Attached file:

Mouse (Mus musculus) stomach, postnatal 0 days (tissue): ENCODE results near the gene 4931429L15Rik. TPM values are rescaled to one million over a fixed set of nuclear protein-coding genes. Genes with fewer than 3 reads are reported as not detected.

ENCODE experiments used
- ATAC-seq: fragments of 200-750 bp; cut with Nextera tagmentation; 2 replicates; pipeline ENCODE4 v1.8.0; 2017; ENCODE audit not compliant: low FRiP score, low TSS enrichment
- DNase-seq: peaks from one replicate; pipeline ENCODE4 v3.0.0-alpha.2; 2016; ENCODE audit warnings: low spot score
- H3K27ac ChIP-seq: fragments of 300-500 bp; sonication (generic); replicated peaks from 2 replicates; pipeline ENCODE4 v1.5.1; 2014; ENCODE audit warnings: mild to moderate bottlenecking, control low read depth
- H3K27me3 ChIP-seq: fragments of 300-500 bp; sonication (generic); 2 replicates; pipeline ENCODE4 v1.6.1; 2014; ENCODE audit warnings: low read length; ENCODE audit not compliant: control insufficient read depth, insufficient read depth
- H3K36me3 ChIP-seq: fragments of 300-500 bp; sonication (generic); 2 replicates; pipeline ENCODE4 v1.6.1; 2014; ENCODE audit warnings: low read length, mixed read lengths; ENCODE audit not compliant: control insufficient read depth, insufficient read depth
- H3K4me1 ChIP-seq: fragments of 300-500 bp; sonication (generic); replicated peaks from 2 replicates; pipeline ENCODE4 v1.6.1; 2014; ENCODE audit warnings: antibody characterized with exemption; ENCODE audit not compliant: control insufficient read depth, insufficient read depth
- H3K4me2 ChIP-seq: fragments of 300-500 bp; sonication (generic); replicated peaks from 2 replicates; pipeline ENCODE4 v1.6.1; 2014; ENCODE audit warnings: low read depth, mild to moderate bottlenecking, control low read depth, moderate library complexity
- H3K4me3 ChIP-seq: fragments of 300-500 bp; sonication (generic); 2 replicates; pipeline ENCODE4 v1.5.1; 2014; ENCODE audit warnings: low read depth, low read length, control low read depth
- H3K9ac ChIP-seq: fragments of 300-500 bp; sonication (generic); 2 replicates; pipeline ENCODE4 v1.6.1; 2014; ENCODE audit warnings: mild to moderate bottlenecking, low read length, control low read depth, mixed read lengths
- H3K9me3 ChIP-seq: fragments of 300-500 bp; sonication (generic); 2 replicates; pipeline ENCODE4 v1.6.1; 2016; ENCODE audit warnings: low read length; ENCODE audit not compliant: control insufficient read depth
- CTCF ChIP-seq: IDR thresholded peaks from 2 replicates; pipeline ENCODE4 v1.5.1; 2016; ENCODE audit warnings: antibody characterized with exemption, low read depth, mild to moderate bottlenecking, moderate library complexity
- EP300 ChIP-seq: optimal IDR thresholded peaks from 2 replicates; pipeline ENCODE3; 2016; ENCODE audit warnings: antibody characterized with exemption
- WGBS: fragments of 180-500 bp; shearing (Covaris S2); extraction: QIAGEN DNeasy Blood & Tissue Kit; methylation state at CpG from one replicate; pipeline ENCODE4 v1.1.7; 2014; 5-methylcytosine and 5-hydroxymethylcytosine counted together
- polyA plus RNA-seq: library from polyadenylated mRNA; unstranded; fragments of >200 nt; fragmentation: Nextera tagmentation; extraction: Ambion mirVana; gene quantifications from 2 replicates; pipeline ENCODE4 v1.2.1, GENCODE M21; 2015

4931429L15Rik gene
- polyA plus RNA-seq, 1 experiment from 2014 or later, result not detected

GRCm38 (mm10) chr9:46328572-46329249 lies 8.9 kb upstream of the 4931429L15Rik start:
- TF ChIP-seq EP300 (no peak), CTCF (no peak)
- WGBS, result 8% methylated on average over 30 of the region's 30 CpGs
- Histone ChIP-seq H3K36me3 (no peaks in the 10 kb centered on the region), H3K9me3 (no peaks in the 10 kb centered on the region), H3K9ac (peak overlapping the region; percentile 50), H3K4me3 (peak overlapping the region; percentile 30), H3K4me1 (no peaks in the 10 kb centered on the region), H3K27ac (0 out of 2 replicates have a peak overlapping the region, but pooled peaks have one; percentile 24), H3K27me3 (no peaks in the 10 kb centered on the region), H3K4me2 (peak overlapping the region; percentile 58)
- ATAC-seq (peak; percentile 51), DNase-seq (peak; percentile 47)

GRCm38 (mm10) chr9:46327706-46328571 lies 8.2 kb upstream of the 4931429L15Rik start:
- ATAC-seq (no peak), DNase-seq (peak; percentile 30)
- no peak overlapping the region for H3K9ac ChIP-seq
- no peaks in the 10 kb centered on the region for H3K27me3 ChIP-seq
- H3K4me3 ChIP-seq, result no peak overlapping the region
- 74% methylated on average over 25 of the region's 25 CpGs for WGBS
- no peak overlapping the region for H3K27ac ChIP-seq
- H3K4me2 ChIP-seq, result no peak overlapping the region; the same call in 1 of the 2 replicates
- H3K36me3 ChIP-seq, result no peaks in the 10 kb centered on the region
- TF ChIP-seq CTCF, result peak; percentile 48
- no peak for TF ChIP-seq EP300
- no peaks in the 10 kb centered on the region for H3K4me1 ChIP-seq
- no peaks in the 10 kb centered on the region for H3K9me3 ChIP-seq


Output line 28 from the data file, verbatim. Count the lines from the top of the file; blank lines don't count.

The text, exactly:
- H3K4me3 ChIP-seq, result no peak overlapping the region